The feelings evoked from her songs always inspire me, from the upbeat nursery-rhyme backdrop of Butterfly that makes me feel like I can do anything, to the off-beat jungle banger ‘Realiti’ that is about the adrenaline of adventure leading you to live at the dangerous extremes of passion.
Grimes personifies artistry, a woman with a powerful voice making music from her pure imagination and compelling people to listen, an excellent ambassador for International Women’s Day.
Otep is one of the few artists who emerged during the regrettable nu metal period of the late ‘90s and early ‘00s I can still listen to. Whilst her work might still conform to the usual tropes of the genre such as infusing elements of rap and the downtuned guitars, Otep’s work has a depth that surpasses most of her peers. Her lyrics, as epitomised by songs such as ‘Blood Pigs’, are infused with a poetic flourish and rage drawn from her lived experiences.
Her vocal range is fucking phenomenal as well. In addition to the aforementioned rap influences, Otep’s vocal delivery revolves around clean singing or brutal, guttural roars that beautifully encapsulate the rage in her lyrics.
As an LGBT woman in a male dominated genre, Otep already stands out amidst the plethora of whiney dudes that typify nu metal. And through the sheer ferocity of her music, Otep represents a shining light in one of metal’s otherwise poorer subgenres.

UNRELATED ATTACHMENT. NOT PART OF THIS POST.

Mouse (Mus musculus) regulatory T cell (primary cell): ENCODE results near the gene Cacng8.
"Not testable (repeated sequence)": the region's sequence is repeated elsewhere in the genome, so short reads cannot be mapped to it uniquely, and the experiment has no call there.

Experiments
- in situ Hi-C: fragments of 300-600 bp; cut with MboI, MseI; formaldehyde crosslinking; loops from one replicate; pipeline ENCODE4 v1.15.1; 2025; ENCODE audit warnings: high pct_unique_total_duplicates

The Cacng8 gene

I liked Moloko’s quirky trip hop, but I love lead-singer Roísín Murphy for all that she did afterwards – her debut, Ruby Blue (2005), will forever sit on the shelf of my all-time favourite albums.
It was such an eccentric release that her label requested that she make it a bit more single-friendly; thankfully she didn’t relent. Her and producer Matthew Herbert mix percussion from found objects with jazzy brass – and, of course, her gorgeous, instantly recognisable voice, full of soulful husk and sensuality, perfectly suited for every melody she writes.
Her compositions wander all around disco, jazz and pop, and her most recent releases, Hairless Toys (2015) and Take Her Up To Monto (2016) are strange delights, demanding listen upon meditative listen. From the moment she refused to commercialise Ruby Blue, she’s been committed to her very own unique atmosphere, taking listeners to alien planets that unearth the oddest sense of déjà vu, warm and erudite all in one.
– Jess Weisser